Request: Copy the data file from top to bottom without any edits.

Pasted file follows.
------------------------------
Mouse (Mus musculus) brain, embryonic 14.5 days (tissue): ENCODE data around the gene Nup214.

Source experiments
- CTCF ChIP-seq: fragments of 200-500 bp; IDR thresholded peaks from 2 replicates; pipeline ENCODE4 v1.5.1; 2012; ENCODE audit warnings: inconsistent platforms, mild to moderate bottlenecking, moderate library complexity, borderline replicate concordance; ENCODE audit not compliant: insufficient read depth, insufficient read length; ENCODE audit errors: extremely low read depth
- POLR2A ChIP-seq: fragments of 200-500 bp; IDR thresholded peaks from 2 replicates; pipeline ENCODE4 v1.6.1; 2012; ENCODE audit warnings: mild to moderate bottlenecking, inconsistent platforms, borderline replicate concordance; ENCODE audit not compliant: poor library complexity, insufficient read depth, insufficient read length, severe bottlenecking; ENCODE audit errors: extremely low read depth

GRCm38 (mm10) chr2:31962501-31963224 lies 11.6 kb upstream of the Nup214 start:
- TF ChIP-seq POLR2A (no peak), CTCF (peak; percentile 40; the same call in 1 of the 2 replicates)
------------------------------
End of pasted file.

Mouse (Mus musculus) brain, embryonic 14.5 days (tissue): ENCODE data around the gene Nup214.

Source experiments
- CTCF ChIP-seq: fragments of 200-500 bp; IDR thresholded peaks from 2 replicates; pipeline ENCODE4 v1.5.1; 2012; ENCODE audit warnings: inconsistent platforms, mild to moderate bottlenecking, moderate library complexity, borderline replicate concordance; ENCODE audit not compliant: insufficient read depth, insufficient read length; ENCODE audit errors: extremely low read depth
- POLR2A ChIP-seq: fragments of 200-500 bp; IDR thresholded peaks from 2 replicates; pipeline ENCODE4 v1.6.1; 2012; ENCODE audit warnings: mild to moderate bottlenecking, inconsistent platforms, borderline replicate concordance; ENCODE audit not compliant: poor library complexity, insufficient read depth, insufficient read length, severe bottlenecking; ENCODE audit errors: extremely low read depth

GRCm38 (mm10) chr2:31962501-31963224 lies 11.6 kb upstream of the Nup214 start:
- TF ChIP-seq POLR2A (no peak), CTCF (peak; percentile 40; the same call in 1 of the 2 replicates)